Kirsty's Glen - Chapter 4

by Stephanie Scott / Jun 13, 2011 / 0 comments





Kirsty's Glen


Kirsty's Glen, by Stephanie Scott


A Book for kids who love to travel. Check back for more chapters!


Chapter 4


Kirsty slept fitfully until the crow of the cock reminded her it was time to rise. She heard mother bustling about downstairs and the smell of scones baking told her breakfast would be ready soon.

Quickly she dressed and hurried down to help set the table, as she heard Robert trying to wake up Ewen, exhausted after his first day of “real man’s work.” Once downstairs, she noticed Father was still not there. She looked out the window toward the byre a couple of times as she passed back and forth with the plates and mugs. It was all so unusual. She felt like bursting out with questions to her mother, but bit her tongue, knowing that if there was anything they needed to know, they would be told about it.


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Just as Robert and Ewen came down the steps, father came in the front door and sat down. He was looking very tired, with a reflective gleam in his eyes.

Mother gave a few looks to Calum, but not a word passed between them. Father reached over and pulled out his Bible, read a chapter for devotions over the table, and Robert said grace. Father then explained the plans of the day:

1. Ewen would go with him to ready the kirk for the wedding.    

2. Robert would take the horse to bring a note to the chieftain. It was important and needed haste.

3. No one was to go near the old byre for the time being.” 

Robert and Ewen looked at Father, then Mother, and then to Kirsty to see if any would explain why.

“Whatever could be the reason?!”  They wondered. It was unlike Father not to give an explanation, and Kirsty was bursting with curiosity.

It was a beautiful morning as Robert bade Father leave and rode out to see the chieftain. After breakfast, Father and Ewen went off to visit sister Isabel and cousin Catriona, to see if all was well, before heading off to the kirk. Kirsty was *redding up after breakfast and Mother had disappeared to the old byre with a covered tray! This was getting more and more mysterious. Mother returned and started on the last of the sewing before the wedding.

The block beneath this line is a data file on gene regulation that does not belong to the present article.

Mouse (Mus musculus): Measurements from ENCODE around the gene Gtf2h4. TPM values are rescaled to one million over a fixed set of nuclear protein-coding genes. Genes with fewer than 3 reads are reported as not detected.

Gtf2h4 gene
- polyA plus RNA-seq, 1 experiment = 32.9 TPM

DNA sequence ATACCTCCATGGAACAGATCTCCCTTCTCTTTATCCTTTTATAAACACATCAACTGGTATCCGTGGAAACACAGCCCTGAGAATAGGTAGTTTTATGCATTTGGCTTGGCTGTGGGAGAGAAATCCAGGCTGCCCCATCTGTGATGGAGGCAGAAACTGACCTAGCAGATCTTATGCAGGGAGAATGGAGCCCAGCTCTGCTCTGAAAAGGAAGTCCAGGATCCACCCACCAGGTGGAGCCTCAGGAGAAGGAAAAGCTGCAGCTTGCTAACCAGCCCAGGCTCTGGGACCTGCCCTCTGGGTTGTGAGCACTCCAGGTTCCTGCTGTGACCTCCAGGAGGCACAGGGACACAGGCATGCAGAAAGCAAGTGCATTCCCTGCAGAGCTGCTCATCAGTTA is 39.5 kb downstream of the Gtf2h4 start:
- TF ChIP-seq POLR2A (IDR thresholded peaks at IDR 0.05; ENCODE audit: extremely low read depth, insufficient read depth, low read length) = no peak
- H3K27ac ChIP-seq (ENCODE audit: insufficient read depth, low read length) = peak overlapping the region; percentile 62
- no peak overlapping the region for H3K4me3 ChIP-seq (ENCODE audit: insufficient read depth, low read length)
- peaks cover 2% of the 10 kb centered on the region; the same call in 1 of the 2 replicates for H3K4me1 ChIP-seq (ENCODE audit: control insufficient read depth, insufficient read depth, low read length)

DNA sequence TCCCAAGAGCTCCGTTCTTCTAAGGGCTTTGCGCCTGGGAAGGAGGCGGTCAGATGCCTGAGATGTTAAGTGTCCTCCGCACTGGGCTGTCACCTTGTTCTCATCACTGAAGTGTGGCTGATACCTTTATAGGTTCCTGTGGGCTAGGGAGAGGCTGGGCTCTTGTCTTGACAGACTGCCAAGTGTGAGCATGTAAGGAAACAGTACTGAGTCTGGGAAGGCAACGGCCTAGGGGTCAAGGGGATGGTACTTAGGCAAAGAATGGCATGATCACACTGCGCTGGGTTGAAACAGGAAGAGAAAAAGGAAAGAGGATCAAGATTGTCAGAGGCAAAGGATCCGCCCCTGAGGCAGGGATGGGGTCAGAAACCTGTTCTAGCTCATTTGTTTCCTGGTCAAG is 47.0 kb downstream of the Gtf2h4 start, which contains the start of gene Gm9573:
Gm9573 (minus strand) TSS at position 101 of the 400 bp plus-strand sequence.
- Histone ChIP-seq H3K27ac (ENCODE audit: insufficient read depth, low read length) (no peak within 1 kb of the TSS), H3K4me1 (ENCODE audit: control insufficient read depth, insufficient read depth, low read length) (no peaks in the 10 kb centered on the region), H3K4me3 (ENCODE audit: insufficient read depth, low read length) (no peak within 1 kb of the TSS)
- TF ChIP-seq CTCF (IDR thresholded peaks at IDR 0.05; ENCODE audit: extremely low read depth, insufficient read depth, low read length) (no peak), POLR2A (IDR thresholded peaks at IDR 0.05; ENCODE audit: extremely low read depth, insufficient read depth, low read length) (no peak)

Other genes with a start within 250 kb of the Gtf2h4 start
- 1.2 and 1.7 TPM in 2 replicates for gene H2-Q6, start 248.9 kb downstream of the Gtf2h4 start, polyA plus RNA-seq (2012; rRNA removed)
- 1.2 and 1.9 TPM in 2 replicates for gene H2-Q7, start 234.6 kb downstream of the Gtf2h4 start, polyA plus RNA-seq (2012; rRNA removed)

It would be another three hours before they would start over to her cousin’s. After she had finished her chores, Kirsty slipped out the door and sat behind the house, looking over the braes*, and glancing at the old byre.

Finally, her urge to find out what was going on took over and she sneaked around the back of the byre, to where there was a hole she and Ewen often used when they played hide and seek. She was very nervous, knowing she was disobeying her father, but the pull of this mystery was strong! Quietly she tried to squeeze into the small hole behind the tree trunk. Once inside, it took a little time for her eyes to get used to the darkness, but soon she could make out her surroundings. She moved quietly to where the old stalls were and peered through a gap in the planks.

“Ah, there he was, the stranger!”

He was sleeping and his face was turned towards her. He was handsome-looking, she thought, and probably in his thirties. There was a scar on his uncovered arm that told Kirsty he was probably used to fighting, as it was not a scar that would have come from working the lands. His clothes were torn and soiled, but made of fine linen with lace and bright, red colors.


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She had heard of the Royalists who fought on the side of Charles I, and now there was much conflict in the Lowlands between Charles’ supporters and the *Covenanters.

“Was this man one of the Royalists? Why was he here?” she thought.

She knew her father well enough to realize that if someone, was in need, he would not flinch at being the one to lend a hand. He had often quoted to her the story of the Good Samaritan as a sample of how Jesus wants His followers to be.

Some of Calum’s previous deeds had caused no end of gossip. To some, he was an example of a good Christian; to others, they said he helped unbelievers. Kirsty’s father always reminded her of Jesus and His example, and how He kept company with the drunks and dregs of life. None was turned away from Him, not even the Roman soldier who came to seek his servant’s healing. Who was he to do other than his Lord? God was the Judge and not man. He would try to look on the heart, as God did.

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((…End of Chapter 4…))

Kirsty's Glen -thistle



Kirsty's Glen, written and illustrated by Stephanie Scott. 

You can read our interview with Stephanie here.


Click here for Chapter 5.